It’s no secret that we live in strange times.
And when the damage is done, the virus recedes, and things turn to some semblance of “normal,” I wonder how some of our overbearing elected officials will look at themselves in the mirror. . .
Local governments that once existed to squander our tax dollars on corporate welfare projects and cater to the whims of speculative developers – the same elected officials who gamble with our water supply, pay lip-service to the poisoning of our springs, lakes and rivers then ignore our civic needs and citizen input – have now become amateur public health experts.
That happens every time the federal government spews cash like a dyspeptic goose – showering funds on state and local governments – so long as they can “show a need” and create a roil that keeps the funding cycle running round.
Yet, these same local governments who have proven, time-and-again, that they can’t pour piss out of a boot with the instructions on the heel, suddenly know what’s best for the masses – and if it takes bankrupting every damn one of us to do it – so be it. . .
For example, the disparate treatment of bar owners is nothing short of state-sponsored discrimination – where the livelihoods of so many have been ruined – while others in hospitality businesses deemed “essential” by bureaucrats continue to operate successfully.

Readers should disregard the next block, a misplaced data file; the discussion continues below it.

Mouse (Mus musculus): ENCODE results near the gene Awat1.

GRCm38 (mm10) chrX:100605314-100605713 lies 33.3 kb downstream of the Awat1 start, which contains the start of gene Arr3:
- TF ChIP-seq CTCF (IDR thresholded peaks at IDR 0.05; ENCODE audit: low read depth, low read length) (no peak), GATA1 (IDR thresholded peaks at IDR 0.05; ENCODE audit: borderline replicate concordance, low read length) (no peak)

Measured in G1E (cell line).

By government diktat, restaurants are arbitrarily allowed to thrive – while bars are doomed to insolvency – and, somehow, this official favoritism is considered moral, ethical, and constitutional under the law during Florida’s helter-skelter response to novel coronavirus?
You don’t have to go far to find a restaurant with its adjacent bar area full of customers – ordering drinks, socializing and enjoying an evening out – while across the street, a stand-alone bar is shuttered, its owners and desperate employees contemplating how they will pay the rent, feed their children and survive in an era where their elected representatives callously pick winners and losers.
Unfortunately, under the reign of Monarchical Mayor Derrick “Il Duce” Henry of the Duchy of Daytona Beach, its not enough to use the full-might of government to close bars – he finds the need to crush small businesses under the heel of his iron boot with draconian enforcement actions and fines for those he subjectively deems “socially irresponsible.”